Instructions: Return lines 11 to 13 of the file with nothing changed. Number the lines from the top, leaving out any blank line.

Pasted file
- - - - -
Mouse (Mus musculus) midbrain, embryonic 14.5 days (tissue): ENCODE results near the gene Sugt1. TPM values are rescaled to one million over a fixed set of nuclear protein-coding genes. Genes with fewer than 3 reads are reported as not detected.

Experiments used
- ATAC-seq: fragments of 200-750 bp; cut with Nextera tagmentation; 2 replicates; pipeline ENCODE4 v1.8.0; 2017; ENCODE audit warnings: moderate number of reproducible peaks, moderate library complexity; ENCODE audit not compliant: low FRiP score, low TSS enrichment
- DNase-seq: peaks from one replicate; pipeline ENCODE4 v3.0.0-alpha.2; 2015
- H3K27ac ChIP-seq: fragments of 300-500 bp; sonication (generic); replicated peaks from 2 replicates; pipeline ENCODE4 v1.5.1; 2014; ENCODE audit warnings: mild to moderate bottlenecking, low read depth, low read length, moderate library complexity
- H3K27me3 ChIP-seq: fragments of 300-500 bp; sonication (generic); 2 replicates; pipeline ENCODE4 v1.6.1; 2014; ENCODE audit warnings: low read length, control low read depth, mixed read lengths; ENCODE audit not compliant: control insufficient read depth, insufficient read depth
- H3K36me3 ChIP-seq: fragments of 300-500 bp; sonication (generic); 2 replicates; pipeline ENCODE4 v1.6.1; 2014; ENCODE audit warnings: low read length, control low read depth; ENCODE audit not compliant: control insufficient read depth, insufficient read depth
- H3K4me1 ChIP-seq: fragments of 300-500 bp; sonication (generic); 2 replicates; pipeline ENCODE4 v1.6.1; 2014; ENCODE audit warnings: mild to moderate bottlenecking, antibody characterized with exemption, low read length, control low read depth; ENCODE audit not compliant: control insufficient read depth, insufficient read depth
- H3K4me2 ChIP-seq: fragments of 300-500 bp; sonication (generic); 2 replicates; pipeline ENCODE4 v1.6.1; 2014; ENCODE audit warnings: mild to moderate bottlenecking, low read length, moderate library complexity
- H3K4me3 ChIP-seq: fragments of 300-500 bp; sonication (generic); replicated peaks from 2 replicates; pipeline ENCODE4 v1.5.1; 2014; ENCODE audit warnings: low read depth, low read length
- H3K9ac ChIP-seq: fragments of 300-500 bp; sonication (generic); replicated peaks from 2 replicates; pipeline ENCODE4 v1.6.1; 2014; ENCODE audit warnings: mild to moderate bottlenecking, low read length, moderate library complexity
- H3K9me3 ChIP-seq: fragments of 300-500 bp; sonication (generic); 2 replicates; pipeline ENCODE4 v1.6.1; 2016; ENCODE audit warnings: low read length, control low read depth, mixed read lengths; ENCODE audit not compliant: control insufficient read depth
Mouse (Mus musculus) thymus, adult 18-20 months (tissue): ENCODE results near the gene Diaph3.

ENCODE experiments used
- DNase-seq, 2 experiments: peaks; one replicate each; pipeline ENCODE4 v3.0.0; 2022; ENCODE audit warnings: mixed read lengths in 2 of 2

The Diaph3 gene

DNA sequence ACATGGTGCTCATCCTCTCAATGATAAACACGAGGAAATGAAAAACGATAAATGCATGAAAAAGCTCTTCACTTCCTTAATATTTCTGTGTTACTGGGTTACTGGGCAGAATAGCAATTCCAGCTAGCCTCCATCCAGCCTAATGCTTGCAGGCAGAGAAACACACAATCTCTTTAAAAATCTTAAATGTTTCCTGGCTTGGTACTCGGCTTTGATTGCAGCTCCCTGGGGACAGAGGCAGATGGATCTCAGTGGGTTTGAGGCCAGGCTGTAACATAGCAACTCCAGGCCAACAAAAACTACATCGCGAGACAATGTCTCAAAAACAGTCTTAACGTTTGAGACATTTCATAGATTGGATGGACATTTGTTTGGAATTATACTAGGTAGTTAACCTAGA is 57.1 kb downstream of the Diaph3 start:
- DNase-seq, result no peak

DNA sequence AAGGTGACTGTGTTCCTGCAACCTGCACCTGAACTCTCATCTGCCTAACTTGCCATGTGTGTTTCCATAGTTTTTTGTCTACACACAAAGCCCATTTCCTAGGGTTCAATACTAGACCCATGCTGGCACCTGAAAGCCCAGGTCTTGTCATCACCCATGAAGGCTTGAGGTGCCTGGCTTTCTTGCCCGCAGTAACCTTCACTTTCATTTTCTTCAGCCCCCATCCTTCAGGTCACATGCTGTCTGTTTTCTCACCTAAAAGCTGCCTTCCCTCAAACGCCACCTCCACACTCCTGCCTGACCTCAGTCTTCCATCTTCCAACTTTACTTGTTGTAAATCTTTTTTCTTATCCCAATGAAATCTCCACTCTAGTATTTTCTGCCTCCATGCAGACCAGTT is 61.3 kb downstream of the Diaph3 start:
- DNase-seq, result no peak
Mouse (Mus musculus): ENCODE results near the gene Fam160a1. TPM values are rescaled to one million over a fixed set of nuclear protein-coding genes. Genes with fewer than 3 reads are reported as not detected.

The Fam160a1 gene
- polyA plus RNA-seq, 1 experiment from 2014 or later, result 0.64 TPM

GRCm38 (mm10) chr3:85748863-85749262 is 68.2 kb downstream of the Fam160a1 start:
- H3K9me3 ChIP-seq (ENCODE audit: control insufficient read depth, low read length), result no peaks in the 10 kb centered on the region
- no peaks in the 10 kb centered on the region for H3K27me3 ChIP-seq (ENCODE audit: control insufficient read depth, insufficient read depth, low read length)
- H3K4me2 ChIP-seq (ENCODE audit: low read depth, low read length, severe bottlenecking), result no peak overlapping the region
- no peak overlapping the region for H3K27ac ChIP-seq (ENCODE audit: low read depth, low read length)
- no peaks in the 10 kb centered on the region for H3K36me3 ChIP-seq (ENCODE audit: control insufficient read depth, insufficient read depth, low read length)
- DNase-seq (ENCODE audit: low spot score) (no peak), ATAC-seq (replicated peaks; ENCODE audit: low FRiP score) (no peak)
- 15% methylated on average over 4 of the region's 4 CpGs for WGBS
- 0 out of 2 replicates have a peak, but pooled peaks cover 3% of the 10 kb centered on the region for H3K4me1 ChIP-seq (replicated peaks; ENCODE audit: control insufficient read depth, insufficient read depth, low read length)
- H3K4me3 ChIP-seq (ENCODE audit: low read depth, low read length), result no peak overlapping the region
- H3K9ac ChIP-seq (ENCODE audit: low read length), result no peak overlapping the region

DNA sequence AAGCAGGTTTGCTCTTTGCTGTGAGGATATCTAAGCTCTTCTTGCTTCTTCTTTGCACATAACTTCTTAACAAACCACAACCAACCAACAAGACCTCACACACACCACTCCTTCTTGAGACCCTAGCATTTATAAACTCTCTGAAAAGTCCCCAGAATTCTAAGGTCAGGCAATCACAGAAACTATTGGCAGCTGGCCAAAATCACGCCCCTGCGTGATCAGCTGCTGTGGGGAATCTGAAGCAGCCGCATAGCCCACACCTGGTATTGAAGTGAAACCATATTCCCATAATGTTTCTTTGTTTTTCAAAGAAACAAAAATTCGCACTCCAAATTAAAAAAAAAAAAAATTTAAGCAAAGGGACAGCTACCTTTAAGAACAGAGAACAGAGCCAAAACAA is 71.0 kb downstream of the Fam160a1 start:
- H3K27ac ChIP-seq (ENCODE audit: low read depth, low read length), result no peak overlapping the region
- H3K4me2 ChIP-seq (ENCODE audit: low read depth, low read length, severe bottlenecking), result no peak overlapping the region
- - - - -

- H3K9ac ChIP-seq: fragments of 300-500 bp; sonication (generic); replicated peaks from 2 replicates; pipeline ENCODE4 v1.6.1; 2014; ENCODE audit warnings: mild to moderate bottlenecking, low read length, moderate library complexity
- H3K9me3 ChIP-seq: fragments of 300-500 bp; sonication (generic); 2 replicates; pipeline ENCODE4 v1.6.1; 2016; ENCODE audit warnings: low read length, control low read depth, mixed read lengths; ENCODE audit not compliant: control insufficient read depth
Mouse (Mus musculus) thymus, adult 18-20 months (tissue): ENCODE results near the gene Diaph3.